All Blacks big men show the way

All Blacks coach Steve Hansen reckons he has a tight five primed to hit their straps at next year’s World Cup.


His big men got the biggest tick for improvement following the 28-27 second Test defeat of England in Dunedin on Saturday to clinch the three-match Test series.

Eclipsed in the first Test in Auckland, the tight brigade responded with a dominant scrum and superior lineout, allied with some ruthless work at the breakdown when New Zealand got on top in the second half.

“Apart from that first 10 to 15 minutes, when we seemed to be a little bit shell-shocked, I think we dominated the game and that all started up front,” Hansen said.

The All Blacks conceded penalties when shunted back by some early drives from the bigger English pack but established control when the speed of the game accelerated.

Prop Tony Woodcock, at 33 and with 109 caps, is a veteran but the rest of the tight five is relatively youthful, leaving Hansen confident they are still short of their peak.

Hooker Dane Coles (27) and prop Owen Franks (26) are still young by front row standards but it is the potential of locks Sam Whitelock (25) and Brodie Retallick (23) which has Hansen most excited.

“Brodie Retallick, as he always does, emptied the tank and Sam was excellent in the air.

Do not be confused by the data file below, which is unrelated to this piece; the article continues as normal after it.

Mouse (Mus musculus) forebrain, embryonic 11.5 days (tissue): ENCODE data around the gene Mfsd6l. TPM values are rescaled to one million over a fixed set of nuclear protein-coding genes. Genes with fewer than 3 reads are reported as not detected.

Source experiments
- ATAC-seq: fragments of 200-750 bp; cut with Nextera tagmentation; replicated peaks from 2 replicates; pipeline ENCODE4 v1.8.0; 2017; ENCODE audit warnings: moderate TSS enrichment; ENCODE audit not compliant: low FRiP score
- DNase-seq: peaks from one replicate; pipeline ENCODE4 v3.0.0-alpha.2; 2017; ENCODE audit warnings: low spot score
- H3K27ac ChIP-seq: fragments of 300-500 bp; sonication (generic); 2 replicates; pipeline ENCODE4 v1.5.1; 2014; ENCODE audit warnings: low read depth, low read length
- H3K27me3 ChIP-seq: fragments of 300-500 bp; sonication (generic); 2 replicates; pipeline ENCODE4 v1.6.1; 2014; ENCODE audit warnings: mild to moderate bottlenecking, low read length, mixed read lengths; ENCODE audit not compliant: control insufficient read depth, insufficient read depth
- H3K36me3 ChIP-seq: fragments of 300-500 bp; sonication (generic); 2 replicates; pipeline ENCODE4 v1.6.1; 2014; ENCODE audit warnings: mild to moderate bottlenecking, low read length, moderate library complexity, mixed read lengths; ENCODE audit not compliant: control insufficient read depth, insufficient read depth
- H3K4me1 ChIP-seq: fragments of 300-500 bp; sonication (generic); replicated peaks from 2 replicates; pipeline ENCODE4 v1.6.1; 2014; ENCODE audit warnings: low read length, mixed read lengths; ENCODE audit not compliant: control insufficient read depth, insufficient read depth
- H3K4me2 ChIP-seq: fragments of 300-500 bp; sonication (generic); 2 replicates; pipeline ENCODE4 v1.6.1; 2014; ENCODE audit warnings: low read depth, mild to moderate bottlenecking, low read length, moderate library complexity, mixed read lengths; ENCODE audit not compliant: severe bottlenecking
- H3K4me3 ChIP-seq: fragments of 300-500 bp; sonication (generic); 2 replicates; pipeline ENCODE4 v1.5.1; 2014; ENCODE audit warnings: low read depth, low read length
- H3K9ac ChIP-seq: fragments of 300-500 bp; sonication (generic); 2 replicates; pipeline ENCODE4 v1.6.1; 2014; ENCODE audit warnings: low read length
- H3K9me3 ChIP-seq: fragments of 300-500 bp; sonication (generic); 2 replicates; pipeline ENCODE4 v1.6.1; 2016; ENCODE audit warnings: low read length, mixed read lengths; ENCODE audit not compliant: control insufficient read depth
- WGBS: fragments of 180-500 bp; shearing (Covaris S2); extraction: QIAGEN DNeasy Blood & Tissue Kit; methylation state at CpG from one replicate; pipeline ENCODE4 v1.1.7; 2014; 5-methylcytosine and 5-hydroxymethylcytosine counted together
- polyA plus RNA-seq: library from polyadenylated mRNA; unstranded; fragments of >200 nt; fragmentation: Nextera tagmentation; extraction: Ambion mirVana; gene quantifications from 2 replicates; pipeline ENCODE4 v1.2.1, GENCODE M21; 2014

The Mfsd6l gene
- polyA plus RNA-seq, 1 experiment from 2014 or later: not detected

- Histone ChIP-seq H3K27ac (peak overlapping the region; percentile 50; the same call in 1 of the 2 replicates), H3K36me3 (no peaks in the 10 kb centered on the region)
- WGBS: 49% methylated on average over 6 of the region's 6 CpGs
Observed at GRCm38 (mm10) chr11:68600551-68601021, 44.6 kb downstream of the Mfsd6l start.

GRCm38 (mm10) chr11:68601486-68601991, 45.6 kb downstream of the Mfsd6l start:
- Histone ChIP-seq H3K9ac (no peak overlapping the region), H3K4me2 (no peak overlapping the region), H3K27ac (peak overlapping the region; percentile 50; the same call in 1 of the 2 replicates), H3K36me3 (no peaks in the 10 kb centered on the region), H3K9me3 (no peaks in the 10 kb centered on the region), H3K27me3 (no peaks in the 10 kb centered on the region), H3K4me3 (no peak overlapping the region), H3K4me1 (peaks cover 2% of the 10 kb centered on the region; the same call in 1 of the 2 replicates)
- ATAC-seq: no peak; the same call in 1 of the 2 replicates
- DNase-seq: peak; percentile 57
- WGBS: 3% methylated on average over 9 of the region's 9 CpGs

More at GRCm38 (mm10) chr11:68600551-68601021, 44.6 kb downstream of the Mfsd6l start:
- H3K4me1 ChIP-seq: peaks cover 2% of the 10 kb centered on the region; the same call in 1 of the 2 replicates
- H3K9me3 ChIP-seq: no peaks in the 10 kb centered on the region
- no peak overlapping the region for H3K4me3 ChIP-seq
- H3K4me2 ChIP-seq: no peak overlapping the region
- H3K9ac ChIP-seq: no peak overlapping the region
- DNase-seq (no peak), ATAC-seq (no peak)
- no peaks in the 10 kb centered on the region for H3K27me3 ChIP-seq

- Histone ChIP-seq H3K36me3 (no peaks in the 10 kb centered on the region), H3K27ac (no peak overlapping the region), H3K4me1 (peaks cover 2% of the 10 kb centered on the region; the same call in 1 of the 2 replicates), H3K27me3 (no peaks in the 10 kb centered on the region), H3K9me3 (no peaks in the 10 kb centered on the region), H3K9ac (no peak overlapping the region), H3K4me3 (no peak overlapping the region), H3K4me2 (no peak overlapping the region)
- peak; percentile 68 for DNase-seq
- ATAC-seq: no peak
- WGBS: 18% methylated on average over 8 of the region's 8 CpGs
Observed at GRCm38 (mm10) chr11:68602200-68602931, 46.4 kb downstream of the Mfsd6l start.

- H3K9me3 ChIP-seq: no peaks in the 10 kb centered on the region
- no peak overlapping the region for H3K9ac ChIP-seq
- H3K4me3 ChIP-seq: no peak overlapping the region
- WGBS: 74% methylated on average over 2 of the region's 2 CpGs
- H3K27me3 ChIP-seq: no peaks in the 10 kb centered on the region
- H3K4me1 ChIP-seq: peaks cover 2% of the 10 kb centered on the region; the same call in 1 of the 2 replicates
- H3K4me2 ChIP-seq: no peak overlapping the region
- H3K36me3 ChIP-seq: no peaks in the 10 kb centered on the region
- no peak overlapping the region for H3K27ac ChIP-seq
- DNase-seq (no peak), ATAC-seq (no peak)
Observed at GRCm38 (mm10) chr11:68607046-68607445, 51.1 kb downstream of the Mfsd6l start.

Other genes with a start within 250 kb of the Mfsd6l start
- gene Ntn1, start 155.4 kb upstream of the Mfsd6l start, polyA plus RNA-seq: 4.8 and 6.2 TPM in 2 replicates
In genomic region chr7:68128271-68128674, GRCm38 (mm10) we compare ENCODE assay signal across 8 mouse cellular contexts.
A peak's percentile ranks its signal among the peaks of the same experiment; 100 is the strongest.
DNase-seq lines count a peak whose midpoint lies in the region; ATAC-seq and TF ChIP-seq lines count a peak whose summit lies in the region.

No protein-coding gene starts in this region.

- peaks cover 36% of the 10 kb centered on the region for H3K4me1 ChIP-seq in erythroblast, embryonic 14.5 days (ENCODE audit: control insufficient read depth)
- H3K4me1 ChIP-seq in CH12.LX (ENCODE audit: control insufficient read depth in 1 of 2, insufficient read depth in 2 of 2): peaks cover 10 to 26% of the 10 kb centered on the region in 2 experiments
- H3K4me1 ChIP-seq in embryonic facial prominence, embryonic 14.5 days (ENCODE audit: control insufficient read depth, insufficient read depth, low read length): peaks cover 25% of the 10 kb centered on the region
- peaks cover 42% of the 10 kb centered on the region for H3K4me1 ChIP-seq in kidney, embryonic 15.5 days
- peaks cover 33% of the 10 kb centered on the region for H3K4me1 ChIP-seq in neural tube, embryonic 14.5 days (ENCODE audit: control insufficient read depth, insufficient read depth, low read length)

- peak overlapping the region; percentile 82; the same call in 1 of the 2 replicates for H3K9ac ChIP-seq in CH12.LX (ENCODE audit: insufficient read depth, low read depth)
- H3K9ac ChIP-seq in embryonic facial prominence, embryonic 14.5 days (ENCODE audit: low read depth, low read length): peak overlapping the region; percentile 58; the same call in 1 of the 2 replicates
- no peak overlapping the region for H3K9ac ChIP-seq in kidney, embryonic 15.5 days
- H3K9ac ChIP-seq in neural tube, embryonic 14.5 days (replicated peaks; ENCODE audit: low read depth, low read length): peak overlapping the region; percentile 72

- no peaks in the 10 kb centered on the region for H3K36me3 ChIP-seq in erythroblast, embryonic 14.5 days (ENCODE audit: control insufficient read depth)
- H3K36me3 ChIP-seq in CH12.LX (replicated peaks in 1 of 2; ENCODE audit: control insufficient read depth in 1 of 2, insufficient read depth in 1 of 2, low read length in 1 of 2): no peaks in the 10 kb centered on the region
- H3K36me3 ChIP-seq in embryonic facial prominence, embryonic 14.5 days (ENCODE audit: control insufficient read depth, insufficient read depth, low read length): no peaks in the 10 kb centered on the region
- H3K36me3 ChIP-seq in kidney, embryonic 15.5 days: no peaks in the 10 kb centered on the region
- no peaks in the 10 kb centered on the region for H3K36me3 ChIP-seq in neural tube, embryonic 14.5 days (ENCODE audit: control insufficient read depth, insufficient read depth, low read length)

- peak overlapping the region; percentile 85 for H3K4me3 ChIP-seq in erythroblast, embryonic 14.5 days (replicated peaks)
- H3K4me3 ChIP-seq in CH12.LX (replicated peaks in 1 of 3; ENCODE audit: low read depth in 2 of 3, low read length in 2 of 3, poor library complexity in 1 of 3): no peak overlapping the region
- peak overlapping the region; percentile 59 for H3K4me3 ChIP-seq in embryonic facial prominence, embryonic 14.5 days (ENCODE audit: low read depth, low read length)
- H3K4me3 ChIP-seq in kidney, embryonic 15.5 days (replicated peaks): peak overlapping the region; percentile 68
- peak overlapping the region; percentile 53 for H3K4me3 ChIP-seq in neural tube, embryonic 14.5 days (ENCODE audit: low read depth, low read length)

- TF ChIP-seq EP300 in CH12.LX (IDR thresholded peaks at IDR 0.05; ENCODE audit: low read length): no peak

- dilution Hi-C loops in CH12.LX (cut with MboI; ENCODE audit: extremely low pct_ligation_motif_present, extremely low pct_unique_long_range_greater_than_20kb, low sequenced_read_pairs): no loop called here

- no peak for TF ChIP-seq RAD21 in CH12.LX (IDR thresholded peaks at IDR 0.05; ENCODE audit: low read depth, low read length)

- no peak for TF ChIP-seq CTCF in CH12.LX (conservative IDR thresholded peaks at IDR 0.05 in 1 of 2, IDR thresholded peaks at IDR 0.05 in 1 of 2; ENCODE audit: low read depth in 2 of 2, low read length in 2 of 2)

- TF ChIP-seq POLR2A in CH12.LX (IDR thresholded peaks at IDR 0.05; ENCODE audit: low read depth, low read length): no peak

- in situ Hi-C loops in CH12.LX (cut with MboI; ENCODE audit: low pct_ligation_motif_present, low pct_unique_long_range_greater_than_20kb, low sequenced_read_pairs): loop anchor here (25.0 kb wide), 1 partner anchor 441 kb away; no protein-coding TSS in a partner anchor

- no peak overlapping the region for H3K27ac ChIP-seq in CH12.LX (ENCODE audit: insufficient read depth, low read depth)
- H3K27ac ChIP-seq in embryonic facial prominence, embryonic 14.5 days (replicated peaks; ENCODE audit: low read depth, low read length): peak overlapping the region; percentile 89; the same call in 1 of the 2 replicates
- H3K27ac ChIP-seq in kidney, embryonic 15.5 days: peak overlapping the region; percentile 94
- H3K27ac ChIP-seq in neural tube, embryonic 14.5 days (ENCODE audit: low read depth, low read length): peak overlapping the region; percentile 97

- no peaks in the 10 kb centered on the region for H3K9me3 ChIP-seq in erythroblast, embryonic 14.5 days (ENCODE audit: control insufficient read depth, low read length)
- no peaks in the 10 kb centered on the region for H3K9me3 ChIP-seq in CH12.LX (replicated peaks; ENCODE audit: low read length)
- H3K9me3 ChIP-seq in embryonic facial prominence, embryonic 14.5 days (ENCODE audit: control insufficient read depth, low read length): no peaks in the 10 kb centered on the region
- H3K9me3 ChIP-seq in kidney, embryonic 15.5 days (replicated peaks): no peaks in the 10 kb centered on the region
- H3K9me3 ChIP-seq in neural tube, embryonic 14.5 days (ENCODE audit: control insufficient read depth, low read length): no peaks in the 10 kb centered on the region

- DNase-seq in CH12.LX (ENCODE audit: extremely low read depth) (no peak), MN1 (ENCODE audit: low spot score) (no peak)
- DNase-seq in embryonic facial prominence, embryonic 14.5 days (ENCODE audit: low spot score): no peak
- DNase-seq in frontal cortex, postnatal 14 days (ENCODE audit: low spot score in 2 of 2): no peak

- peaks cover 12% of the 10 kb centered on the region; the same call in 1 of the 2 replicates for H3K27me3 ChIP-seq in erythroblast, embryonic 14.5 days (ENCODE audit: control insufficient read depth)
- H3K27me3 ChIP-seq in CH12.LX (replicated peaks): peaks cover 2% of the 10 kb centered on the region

“They could be the two best locks in the world at some stage.”

Veteran hooker Keven Mealamu, 35, now second in the pecking order behind Coles, says the 17-cap rake had served his apprenticeship and could be regarded as an established Test performer.

“That was a huge Test for Dane and I thought he passed with flying colours.

“It’s a young forward pack but a few of them have been around for a little while now. I think we’re in really good hands.”

All Blacks captain Richie McCaw wants the same intensity up front in the third Test in Hamilton on Saturday.

He said it was obvious that England were puffing when denied possession for extended periods late in the first half.

Even though New Zealand trailed 10-6 at halftime, McCaw believed they had the tourists’ measure, a dominance borne out by England’s final missed tackle count of 32.

“It’s like any team who has to tackle a lot, you start to go down on your haunches and gasp for air.

“We had to come out in the second half and capitalise on that.”